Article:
Summary of 1 Corinthians 4:
Believers are servants of Christ and entrusted with the secret things of God. We must be faithful and not judge others including ourselves for that is God’s job. Do not put men above one another for it is God who has made all men equal. Only God should reign above.
The Corinthians have all that they wish. Sarcastically, the apostles who all walk in the Spirit are treated as the scum of the earth, and the Corinthians who lead a nice life but walk in the Earth believe themselves better than the apostles because of these things they do. God has made the apostles so low while the Corinthians believe themselves so high. Paul lists things Greeks would never do: work with their hands, go hungry and thirsty, speak kind words to persecutors, and be homeless. They should be ashamed of this attitude and behavior.
Yet, this is to warn the Corinthians to live a life like Paul’s which Timothy will show you how. A spiritual life and not an earthly one. Paul held the true power of God. The arrogant ones are merely all talk.
BSF Study Questions Acts Lesson 21, Day 5: 1 Corinthians 4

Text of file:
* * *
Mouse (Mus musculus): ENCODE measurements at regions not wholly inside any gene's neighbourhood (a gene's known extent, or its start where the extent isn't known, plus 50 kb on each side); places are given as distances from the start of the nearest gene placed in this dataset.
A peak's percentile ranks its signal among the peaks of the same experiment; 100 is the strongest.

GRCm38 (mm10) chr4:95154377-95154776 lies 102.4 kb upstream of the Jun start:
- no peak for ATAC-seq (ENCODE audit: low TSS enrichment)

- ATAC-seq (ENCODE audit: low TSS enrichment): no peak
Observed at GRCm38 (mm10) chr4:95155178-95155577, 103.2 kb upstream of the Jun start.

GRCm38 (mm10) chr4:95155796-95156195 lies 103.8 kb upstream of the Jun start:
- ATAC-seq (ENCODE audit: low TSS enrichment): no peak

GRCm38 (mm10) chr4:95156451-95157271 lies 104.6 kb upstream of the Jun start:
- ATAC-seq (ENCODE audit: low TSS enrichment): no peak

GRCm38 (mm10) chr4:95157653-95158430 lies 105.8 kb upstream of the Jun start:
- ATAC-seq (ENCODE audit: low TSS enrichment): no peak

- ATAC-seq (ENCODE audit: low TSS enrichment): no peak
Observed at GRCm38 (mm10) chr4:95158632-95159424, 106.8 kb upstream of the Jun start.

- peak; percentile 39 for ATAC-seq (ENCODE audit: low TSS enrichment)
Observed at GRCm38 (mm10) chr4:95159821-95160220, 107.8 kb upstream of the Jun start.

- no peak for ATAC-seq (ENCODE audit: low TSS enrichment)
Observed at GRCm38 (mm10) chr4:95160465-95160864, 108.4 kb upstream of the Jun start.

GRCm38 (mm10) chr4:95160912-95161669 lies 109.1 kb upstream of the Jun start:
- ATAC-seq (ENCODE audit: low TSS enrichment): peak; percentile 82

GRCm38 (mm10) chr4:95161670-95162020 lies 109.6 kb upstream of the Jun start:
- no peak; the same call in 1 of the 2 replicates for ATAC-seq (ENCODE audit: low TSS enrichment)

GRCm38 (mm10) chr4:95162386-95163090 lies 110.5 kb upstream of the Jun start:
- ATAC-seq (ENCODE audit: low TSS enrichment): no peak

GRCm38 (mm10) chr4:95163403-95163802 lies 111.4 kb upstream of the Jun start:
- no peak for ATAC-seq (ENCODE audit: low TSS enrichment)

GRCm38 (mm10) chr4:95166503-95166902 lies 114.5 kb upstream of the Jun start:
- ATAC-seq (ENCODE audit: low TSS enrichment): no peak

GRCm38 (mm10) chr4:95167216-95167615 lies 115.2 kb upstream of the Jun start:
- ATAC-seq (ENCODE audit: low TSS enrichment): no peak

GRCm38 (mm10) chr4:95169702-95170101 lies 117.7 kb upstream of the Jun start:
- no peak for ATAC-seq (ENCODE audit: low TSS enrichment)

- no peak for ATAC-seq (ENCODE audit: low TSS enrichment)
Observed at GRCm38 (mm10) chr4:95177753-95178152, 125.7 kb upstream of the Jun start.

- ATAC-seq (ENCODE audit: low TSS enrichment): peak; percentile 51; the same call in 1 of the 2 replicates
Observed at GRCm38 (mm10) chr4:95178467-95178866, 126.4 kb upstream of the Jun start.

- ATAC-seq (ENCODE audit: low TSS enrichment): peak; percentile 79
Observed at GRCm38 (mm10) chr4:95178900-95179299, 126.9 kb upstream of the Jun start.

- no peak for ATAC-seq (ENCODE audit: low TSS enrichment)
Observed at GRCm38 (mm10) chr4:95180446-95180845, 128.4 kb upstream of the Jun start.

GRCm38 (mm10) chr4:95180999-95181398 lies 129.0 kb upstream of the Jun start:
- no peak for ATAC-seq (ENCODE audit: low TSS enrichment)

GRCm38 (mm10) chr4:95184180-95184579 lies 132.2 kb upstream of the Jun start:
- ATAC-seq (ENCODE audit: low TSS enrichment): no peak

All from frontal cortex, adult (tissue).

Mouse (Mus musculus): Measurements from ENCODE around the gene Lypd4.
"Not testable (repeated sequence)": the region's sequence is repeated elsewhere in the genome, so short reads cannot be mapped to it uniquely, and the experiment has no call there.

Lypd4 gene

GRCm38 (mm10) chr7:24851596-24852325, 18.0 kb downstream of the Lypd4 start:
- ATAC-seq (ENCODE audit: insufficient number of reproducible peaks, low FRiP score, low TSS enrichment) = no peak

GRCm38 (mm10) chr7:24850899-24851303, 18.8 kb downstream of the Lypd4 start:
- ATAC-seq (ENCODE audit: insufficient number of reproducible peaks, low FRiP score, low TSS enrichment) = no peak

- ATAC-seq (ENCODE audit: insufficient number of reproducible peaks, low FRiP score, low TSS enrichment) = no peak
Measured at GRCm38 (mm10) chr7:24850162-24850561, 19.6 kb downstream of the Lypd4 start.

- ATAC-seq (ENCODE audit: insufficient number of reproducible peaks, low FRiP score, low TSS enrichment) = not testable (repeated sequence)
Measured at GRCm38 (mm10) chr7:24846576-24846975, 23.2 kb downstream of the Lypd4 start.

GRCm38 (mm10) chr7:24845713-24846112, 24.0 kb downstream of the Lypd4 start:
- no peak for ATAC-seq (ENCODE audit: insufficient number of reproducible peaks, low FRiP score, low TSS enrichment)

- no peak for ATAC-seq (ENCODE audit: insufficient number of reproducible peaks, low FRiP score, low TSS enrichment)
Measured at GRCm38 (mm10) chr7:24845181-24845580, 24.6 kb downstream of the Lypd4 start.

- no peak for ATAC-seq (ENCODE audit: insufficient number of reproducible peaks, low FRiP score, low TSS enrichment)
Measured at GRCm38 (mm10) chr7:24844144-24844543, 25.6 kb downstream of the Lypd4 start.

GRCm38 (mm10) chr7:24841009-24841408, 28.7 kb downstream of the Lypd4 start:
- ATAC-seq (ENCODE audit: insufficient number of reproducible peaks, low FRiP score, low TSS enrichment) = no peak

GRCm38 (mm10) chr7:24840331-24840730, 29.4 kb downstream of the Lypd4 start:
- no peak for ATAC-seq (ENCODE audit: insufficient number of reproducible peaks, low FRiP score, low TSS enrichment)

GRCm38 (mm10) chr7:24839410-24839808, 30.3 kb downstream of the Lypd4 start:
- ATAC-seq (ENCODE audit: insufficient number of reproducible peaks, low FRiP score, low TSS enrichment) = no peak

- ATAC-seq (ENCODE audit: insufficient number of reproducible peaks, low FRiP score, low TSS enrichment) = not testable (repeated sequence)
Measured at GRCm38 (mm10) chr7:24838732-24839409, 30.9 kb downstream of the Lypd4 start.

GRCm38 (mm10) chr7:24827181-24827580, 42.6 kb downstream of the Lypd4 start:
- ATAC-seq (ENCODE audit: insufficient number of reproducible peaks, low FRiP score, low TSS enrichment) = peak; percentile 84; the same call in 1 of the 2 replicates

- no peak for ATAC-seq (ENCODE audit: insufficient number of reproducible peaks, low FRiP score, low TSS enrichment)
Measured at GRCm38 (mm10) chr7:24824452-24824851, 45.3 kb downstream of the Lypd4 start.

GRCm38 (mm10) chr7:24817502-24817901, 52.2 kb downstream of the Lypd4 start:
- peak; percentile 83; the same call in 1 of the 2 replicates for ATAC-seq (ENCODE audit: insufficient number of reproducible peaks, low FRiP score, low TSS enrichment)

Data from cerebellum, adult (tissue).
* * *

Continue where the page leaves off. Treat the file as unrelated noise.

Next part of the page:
12) The Corinthians were judging the apostles and taking pride in who they followed. They were going beyond what is written (elevating the messenger above each other). The differences if any in the apostles (and in themselves) are from God so they should be humble and not prideful. Those who have true spiritual power have everything they want. They are rich! Those inflated with pride put themselves above others.
Look at Paul and his life. He and other apostles are horribly treated everywhere they go–the low of the low — and the Corinthians see themselves as the high of the high. Yet, it is Paul and the apostles who are walking spiritually, not the Corinthians. Paul in reality has everything when it is the Corinthians (who appear to have everything) who have nothing. Paul goes hungry and thirsty, is homeless, wears rags, works hard, and is brutally treated. Yet, he answers with blessings and kindness.
13) Personal Question. My answer: True spiritual power is how you act, not how you talk and how you behave. Do you answer persecution with kindness and blessings? Do you speak kindly? Do you give God all the credit?
14) Personal Question. My answer: Similar to above. How do I act when bad things happen to me? This is true test of character. Also, am I boastful when I shouldn’t be?
Conclusions BSF Study Questions Acts Lesson 21, Day 5: 1 Corinthians 4
I loved that we are entrusted with the “secret things of God.”
I liked how Paul says he doesn’t even judge himself. This is hard for most of us. I judge myself based on what I accomplish in a day and other areas of my life. I must remember not to judge myself. To offer grace to myself just like God does. To not be so hard on myself when something does not get done or I do sin. For God forgives me, and therefore I must forgive myself as well.
And, of course, the over-arching theme of pride. We all must guard against pride and practice humility every chance we get. Put others first. Live for others. Walk daily spiritually and not earthly.